iv) There are four categories of eligible employees that qualify for the subsidy:
(1) those who were involuntarily terminated and previously declined COBRA;
(2) those who were involuntarily terminated and were on COBRA but later dropped coverage, but still have COBRA remaining eligibility;
(3) those who were involuntarily terminated and are currently on COBRA; and
(4) those who will be involuntarily terminated between March 1st and December 31, 2009.
i) By April 17, 2009, the first three categories above must receive a new 60-day period to elect COBRA with the subsidy commencing on March 1st for most plans. It is our understanding that those who have voluntarily left employment should also receive the notice (despite the fact that voluntarily terminated employees are not eligible for the subsidy).
ii) A refund and credit process will likely occur to account for March (and likely April) paid premiums due to timing issues.
iii) The subsidy is not retroactive and is effective March 1, 2009. The subsidy does not apply to premiums incurred between September 1, 2008 and March 1, 2009. Former employees will receive creditable coverage rights under HIPAA for the period they did not have health coverage thus eliminating any potential break in coverage for preexisting condition provisions, even if they were NOT insured during that period of time.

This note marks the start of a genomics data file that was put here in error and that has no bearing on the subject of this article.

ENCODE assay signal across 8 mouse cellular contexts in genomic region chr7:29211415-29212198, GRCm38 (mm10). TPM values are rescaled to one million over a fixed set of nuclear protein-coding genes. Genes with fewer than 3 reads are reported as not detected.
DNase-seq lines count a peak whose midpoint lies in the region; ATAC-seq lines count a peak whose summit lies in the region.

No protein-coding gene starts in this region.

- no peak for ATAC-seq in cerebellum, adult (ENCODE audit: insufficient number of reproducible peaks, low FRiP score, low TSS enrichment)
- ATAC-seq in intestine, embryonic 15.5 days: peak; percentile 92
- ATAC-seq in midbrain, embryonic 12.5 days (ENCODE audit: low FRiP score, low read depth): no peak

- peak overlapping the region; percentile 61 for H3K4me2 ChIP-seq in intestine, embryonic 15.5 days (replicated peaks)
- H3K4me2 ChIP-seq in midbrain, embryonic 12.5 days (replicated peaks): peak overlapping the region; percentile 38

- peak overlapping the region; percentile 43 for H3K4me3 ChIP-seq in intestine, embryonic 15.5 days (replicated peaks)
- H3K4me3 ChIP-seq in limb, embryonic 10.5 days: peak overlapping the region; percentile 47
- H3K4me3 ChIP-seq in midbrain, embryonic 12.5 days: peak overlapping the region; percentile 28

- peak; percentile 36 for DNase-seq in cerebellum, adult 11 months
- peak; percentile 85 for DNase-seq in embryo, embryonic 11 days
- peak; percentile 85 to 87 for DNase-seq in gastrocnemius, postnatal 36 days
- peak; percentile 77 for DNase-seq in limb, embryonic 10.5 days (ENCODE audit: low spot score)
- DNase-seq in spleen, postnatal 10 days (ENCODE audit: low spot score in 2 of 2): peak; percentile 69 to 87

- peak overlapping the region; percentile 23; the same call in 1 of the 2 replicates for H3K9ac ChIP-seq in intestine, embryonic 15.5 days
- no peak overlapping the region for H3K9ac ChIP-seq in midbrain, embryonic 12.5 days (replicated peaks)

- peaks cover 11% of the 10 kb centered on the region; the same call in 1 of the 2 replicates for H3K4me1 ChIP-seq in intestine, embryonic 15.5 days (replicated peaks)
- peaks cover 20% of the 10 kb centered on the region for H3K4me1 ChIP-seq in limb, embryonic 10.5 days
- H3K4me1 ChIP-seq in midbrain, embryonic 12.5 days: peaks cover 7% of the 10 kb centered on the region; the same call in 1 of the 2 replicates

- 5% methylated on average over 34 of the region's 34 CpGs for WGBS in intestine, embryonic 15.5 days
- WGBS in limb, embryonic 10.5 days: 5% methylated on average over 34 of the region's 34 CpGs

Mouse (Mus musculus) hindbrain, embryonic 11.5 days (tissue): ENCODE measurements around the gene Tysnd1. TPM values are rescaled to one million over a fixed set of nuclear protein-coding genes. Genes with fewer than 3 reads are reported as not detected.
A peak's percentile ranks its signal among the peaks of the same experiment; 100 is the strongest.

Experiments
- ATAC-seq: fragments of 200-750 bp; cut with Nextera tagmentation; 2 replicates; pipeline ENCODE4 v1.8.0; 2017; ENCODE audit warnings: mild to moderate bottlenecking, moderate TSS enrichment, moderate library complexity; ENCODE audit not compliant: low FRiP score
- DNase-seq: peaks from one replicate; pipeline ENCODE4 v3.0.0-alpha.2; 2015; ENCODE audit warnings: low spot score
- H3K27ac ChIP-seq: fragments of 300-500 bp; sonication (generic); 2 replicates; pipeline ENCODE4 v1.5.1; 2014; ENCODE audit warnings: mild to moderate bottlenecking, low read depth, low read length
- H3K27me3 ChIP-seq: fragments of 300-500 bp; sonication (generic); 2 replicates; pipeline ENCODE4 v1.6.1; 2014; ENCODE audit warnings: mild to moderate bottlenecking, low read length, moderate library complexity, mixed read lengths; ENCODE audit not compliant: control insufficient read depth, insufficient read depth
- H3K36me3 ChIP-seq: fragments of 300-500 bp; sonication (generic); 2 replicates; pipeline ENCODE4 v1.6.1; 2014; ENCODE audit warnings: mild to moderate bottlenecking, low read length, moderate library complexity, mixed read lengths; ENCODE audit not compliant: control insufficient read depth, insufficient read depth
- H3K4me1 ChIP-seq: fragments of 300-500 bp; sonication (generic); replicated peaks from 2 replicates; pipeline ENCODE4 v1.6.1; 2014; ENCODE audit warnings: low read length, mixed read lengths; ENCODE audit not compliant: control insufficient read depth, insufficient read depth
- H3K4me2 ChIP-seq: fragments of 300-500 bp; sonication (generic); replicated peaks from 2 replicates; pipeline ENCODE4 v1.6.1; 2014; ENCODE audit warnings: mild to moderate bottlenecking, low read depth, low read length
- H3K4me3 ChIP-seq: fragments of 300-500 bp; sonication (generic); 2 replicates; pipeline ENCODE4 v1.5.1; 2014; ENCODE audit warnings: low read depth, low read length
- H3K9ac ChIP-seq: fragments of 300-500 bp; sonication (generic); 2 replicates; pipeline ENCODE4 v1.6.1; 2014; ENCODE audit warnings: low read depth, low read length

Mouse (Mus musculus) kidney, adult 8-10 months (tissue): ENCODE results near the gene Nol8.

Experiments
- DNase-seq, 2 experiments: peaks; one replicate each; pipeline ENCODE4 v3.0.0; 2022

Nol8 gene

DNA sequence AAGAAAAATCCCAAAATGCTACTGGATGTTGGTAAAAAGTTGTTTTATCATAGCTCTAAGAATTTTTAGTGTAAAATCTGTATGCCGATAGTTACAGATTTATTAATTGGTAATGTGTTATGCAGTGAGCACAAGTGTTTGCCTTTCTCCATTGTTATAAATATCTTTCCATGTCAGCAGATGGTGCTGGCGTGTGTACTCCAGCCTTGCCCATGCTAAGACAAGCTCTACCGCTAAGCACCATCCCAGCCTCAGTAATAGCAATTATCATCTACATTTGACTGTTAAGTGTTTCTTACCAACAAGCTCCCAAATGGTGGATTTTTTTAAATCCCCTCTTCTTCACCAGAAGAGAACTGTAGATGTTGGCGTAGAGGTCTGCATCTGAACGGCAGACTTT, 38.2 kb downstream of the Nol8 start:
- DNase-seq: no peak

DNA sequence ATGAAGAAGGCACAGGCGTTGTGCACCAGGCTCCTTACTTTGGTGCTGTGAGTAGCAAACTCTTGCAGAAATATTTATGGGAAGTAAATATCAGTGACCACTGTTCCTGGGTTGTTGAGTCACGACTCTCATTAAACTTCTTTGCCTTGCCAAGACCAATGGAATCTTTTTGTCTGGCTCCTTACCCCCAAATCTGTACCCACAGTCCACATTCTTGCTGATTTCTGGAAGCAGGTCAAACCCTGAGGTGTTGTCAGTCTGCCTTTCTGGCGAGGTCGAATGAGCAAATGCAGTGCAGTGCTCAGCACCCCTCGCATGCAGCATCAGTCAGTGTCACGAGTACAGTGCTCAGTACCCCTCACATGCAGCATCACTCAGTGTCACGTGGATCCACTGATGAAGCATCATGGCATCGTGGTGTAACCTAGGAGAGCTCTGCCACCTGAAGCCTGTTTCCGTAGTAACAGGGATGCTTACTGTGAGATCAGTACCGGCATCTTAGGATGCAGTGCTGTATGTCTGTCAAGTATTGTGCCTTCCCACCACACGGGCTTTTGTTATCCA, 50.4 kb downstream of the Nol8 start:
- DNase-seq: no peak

e) Income Restrictions: Individuals who receive the subsidy and have a single/joint adjusted gross income of $145,000/$290,000 in the tax year that they receive the subsidy, must refund the subsidy to the government as an additional income tax liability on their tax return. For those with incomes of $125,000/$250,000, but less than $145,000/$290,000, the income tax will be based on a sliding scale. The employer is not required to verify income prior to paying the subsidy and receives no penalty for a tax credit received for ineligible individuals.
f) Taxes: The subsidy amount is not a taxable event for the recipient.
g) Funding: Employers are responsible to pay the COBRA subsidy, but they will receive a corresponding reimbursement through an offset or credit to their 941 federal payroll tax obligations.
i) Credit cannot be taken until the employee pays their 35% share of the premium, and the employer cannot seek advance credit.
ii) Until reporting details are finalized, employers must include the following documents with payroll tax Form 941 or 941c
(1) an attestation that the former employees they are seeking reimbursement for were indeed involuntarily terminated;
(2) the amount of offset or credit for that period;
(3) the anticipated amount of offset or credit for future periods;
(4) the tax identification numbers of the former employees for whom the credit is requested; and
(5) whether the coverage was/is for single or family coverage.